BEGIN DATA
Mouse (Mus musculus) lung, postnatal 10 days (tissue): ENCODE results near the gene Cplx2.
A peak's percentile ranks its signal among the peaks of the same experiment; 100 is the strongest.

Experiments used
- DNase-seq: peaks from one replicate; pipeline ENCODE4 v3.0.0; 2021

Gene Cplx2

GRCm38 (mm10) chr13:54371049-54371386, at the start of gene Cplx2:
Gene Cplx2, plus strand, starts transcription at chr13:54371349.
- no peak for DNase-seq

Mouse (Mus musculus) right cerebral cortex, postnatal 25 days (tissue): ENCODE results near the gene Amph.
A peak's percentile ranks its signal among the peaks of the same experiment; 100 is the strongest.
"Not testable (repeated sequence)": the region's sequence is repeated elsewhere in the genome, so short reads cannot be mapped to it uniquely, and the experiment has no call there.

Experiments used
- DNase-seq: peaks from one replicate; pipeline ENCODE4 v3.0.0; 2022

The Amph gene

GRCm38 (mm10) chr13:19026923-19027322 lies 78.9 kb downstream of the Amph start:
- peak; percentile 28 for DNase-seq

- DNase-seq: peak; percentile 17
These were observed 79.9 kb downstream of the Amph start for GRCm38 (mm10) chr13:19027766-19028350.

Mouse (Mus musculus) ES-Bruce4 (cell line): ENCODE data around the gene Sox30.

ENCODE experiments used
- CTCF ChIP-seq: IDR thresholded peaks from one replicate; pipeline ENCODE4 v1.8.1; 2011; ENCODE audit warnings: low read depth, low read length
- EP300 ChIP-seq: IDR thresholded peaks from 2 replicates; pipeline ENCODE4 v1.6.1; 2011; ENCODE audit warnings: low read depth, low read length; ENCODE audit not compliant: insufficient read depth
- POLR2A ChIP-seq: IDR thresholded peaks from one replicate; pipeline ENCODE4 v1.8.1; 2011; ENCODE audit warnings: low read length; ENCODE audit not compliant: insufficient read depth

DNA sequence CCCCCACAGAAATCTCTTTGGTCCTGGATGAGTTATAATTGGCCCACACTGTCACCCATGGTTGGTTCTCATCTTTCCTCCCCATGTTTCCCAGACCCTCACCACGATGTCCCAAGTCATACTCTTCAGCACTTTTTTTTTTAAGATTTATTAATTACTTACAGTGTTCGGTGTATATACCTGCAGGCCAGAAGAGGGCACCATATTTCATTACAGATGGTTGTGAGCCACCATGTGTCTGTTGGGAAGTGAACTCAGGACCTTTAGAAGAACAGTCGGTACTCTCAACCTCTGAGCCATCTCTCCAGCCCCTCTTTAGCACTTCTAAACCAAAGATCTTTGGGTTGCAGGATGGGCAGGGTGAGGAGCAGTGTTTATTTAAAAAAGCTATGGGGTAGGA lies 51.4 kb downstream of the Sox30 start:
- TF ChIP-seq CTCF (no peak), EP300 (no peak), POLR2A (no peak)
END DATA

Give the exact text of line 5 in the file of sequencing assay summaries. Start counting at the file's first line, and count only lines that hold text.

Gene Cplx2